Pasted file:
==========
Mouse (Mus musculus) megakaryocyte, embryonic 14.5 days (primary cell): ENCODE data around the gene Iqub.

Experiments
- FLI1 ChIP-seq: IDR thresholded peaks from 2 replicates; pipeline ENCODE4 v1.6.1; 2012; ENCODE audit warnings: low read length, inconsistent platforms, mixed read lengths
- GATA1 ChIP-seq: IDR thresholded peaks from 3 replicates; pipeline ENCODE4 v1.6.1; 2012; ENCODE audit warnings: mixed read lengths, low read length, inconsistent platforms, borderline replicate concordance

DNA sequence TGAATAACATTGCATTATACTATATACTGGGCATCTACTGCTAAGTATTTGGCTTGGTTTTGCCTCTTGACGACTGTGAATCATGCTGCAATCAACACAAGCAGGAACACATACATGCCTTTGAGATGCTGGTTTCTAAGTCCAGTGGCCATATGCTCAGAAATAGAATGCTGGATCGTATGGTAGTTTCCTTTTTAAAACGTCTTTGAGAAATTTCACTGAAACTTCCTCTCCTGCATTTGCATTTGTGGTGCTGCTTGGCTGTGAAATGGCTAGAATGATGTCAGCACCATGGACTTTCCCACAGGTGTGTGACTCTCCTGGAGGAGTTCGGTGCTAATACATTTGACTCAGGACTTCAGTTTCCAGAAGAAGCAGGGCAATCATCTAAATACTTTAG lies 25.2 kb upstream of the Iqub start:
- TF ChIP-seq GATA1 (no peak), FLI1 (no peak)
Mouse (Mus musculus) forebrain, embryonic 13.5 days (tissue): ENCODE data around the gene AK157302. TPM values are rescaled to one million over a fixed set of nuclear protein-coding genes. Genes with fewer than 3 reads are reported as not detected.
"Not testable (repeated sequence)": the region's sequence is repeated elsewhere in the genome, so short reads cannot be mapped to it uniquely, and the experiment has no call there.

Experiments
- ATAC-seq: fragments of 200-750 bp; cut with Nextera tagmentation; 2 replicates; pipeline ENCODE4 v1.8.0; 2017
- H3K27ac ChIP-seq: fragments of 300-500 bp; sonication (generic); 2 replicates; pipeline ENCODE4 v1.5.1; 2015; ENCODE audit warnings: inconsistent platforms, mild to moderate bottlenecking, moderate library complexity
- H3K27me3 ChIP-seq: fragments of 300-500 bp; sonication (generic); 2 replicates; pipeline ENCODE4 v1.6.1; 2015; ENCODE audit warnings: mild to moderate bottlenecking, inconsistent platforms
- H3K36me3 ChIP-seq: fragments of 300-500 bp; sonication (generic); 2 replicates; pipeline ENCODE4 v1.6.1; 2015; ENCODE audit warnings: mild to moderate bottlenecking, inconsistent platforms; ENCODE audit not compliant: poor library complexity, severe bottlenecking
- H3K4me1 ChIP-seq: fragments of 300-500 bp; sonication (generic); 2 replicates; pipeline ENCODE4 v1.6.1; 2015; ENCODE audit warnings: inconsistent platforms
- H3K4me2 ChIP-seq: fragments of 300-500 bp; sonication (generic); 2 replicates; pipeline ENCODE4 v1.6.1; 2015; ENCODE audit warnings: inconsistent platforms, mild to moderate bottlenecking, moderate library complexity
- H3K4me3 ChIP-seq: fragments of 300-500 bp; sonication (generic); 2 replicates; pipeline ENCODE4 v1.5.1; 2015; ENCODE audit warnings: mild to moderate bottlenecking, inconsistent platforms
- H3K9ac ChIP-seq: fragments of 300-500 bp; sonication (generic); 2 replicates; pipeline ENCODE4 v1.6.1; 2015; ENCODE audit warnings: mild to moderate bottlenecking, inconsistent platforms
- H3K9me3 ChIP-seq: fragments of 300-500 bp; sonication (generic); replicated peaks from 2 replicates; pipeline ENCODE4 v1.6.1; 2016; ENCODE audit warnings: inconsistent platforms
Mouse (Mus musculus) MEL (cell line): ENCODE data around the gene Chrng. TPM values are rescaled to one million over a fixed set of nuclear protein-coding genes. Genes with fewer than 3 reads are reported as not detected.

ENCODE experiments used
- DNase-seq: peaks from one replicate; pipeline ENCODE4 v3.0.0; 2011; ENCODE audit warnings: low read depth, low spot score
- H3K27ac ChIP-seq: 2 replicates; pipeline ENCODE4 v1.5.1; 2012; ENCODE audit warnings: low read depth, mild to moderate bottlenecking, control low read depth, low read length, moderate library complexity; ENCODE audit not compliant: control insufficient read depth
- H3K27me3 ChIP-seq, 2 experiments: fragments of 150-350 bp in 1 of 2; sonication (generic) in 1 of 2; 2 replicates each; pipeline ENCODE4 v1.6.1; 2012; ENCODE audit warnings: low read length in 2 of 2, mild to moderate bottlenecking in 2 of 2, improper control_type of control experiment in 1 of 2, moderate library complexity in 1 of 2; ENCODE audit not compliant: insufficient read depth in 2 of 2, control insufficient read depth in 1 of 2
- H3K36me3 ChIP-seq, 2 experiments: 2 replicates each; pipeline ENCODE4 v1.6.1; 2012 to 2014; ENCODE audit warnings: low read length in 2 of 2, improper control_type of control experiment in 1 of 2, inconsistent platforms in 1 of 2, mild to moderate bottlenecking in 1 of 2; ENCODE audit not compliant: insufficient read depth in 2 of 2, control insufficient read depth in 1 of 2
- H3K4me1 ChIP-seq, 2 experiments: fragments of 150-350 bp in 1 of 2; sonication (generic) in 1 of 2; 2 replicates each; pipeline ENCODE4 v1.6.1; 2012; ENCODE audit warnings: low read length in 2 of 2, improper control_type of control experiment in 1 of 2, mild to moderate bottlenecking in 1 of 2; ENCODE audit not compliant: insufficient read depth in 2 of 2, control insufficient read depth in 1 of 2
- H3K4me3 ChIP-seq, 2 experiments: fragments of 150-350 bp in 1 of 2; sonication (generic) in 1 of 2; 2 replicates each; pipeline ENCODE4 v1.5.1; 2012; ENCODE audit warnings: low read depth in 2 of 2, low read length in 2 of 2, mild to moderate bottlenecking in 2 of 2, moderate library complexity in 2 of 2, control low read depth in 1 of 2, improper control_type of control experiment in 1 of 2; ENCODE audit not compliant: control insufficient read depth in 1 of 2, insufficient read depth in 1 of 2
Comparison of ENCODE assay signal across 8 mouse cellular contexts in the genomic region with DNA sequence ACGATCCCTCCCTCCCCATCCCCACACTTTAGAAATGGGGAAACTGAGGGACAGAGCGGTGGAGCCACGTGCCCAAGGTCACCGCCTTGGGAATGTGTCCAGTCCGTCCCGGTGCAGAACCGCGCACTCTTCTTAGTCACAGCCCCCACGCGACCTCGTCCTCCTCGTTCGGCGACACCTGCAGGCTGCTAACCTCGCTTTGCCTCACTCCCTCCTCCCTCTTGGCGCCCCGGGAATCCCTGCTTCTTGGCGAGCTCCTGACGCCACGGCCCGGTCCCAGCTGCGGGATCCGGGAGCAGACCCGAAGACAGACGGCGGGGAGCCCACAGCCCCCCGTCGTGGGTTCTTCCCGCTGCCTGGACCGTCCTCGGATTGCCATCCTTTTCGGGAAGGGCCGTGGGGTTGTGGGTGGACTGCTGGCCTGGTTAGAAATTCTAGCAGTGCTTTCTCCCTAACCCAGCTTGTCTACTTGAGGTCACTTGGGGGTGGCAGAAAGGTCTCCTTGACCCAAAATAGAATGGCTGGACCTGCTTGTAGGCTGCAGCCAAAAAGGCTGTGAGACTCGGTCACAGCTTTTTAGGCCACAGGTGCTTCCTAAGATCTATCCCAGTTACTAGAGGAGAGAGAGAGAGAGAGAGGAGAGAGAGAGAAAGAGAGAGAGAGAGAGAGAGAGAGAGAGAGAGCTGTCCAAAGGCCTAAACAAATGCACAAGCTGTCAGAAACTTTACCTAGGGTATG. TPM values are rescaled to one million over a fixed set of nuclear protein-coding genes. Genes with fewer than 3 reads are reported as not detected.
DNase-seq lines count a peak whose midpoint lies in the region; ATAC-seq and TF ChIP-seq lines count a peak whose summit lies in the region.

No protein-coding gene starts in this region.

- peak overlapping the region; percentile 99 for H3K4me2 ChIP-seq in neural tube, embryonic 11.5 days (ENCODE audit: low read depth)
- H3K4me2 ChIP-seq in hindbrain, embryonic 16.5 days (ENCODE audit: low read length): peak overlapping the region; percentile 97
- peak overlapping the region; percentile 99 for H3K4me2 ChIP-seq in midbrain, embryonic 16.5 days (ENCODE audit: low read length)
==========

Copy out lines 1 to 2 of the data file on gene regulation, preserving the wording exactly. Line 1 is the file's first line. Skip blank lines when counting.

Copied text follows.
Mouse (Mus musculus) megakaryocyte, embryonic 14.5 days (primary cell): ENCODE data around the gene Iqub.

Experiments